Helping restore native coastal biodiversity

Monday, October 31, 2022

A group of volunteers planting trees on a piece of land at the mouth of New Plymouth's Waiwhakaiho River.

An area of land at the Waiwhakaiho River mouth is being transformed into a native habitat in a partnership between Ngāti Tāwhirikura hapū and Powerco-led planting initiative, Replant for Tomorrow.

The coastal whenua on the Bell Block side of the Te Rewa Rewa Bridge has been largely covered in introduced kikuyu. It’s the hapū’s goal to reintroduce biodiversity to the land.

“Where we’re planting, right on this coastal strip, creates an environment for coastal birds, a bit of sanctuary for when the weather isn’t that great,” Ngāti Tāwhirikura hapū representative Dylin Bailey says.

“The big aspiration – the big dream – is to have a 50-metre buffer zone on either side of the awa (river) – an ecological corridor from the mountain to the sea. It’s to bring back biodiversity – the birds, the insects, the manu, the inanga – everything that relies on that whole ecosystem to thrive.”

Powerco, which partners with Wild for Taranaki and Asplundh in the Replant for Tomorrow initiative, has donated 2,500 trees for the site. More than 30 volunteers from Powerco, Wild for Taranaki and Asplundh recently joined hapū members to plant native Taupata, Koromiko and Karamu, and protect them from predators by installing biodegradable cardboard surrounds secured by bamboo.

Oli Vincent, Powerco Head of Stakeholder Relations and Corporate Communications, says the company is committed to sustainability.  

“Since Replant for Tomorrow began in 2020, we’ve planted over 10,000 trees across three different locations in Taranaki. 

“Replant for Tomorrow is more than a tree-planting initiative. It’s our way of helping to redress the fact that in order to help keep our customers’ power supply reliable and safe, we sometimes need to remove trees if they are too close to our power poles and lines,” he says.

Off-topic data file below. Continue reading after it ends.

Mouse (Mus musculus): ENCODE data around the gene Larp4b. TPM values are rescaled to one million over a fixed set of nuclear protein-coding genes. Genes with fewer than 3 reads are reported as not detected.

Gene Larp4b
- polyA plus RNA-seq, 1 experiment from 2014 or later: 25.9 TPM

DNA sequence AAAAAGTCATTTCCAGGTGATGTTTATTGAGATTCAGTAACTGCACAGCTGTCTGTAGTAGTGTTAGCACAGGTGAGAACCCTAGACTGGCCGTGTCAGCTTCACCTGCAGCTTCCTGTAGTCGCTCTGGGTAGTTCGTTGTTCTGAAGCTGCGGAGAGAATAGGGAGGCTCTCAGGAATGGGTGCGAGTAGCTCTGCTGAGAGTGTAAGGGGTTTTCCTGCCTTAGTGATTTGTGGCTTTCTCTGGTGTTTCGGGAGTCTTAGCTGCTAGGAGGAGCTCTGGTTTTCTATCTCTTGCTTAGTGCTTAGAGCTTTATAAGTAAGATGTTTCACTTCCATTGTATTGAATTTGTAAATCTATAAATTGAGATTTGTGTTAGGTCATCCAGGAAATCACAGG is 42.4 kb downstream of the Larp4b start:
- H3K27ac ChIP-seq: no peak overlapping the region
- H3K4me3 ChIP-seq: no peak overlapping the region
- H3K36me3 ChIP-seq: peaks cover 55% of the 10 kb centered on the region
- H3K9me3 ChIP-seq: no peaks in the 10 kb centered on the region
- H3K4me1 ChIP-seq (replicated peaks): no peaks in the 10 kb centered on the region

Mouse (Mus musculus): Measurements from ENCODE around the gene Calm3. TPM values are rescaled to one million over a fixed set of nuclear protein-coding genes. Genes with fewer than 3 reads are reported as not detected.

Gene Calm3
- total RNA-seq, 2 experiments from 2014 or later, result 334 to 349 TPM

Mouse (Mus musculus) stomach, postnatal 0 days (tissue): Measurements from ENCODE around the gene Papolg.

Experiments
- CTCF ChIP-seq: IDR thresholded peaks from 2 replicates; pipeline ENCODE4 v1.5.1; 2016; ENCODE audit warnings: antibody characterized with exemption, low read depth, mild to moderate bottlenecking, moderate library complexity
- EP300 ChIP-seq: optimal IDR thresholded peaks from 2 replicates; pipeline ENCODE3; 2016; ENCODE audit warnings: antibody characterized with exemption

Trees cause around a quarter of all power cuts on Powerco’s electricity network each year – that’s about 70,000 people losing power. When overgrown, trees interfere with power lines and make it difficult for our crews to restore power. Also, in high winds and storms, branches blowing into power lines cause power outages.

“We plant new trees in our communities, well away from power lines, to help bring back the environmental balance,” Oli Vincent says.

The Waiwhakaiho Restoration project was designed by Ngāti Tawhirikura hapū to restore and revitalise the habitats of its taonga species along the Waiwhakaiho River catchment. The intention is to encourage the return of these species. It’s also to introduce and enhance the connection of whānau and uri (descendants) to their whenua (land).

The project area extends from Taranaki Maunga, 30km to the sea within the Waiwhakaiho River catchment.

The project employs 11 kaimahi (workers, many who whakapapa to Ngāti Tawhirikura) to complete restoration work, including eco-sourcing and growing native plants, fencing, planting, weed control and pest eradication to improve migratory fish flow. This work also enables the hapū to build on its research into the history of the Waiwhakaiho River catchment and its important mahinga kai (food gathering) locations.

Click here for more information about Replant for Tomorrow in Taranaki.


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